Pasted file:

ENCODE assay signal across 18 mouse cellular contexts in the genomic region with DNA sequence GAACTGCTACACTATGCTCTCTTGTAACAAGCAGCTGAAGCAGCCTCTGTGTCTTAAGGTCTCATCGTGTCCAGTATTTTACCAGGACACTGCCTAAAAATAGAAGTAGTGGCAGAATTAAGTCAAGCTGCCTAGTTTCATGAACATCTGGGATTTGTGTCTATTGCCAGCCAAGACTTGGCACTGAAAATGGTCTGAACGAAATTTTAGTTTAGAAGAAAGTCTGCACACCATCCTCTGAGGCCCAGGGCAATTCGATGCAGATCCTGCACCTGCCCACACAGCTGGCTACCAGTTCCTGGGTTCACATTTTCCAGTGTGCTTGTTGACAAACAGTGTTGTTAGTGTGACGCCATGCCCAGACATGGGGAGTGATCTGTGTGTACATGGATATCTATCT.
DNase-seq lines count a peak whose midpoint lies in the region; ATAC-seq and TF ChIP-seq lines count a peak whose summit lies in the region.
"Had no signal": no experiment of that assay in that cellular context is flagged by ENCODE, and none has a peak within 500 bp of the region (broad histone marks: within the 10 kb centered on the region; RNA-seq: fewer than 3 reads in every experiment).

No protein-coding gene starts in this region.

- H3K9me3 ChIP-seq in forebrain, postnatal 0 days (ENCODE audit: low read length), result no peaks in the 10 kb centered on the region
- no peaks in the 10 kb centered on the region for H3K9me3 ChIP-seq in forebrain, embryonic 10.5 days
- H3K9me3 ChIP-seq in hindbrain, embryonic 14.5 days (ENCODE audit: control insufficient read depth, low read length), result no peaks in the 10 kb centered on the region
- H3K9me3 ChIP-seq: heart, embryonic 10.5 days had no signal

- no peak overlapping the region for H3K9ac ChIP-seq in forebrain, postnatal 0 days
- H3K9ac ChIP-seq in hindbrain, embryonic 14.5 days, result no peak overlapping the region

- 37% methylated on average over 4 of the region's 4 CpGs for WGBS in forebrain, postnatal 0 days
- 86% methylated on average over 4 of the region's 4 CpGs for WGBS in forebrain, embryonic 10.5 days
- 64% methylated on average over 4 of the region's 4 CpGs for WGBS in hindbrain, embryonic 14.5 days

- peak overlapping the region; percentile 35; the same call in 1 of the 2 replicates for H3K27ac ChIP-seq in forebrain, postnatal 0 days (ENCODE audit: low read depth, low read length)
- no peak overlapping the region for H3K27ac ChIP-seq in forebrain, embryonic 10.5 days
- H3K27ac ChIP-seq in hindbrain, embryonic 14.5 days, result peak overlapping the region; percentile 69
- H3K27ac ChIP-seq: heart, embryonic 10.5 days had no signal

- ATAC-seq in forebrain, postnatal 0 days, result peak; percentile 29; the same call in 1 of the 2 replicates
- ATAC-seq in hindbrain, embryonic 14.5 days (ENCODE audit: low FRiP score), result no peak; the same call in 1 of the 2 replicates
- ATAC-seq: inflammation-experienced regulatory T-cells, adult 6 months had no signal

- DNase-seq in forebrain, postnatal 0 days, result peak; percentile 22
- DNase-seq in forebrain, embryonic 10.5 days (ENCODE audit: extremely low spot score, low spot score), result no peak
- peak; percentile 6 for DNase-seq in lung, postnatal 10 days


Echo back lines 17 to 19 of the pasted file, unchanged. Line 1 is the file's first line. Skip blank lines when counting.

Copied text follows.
- H3K27ac ChIP-seq: heart, embryonic 10.5 days had no signal

- ATAC-seq in forebrain, postnatal 0 days, result peak; percentile 29; the same call in 1 of the 2 replicates
- ATAC-seq in hindbrain, embryonic 14.5 days (ENCODE audit: low FRiP score), result no peak; the same call in 1 of the 2 replicates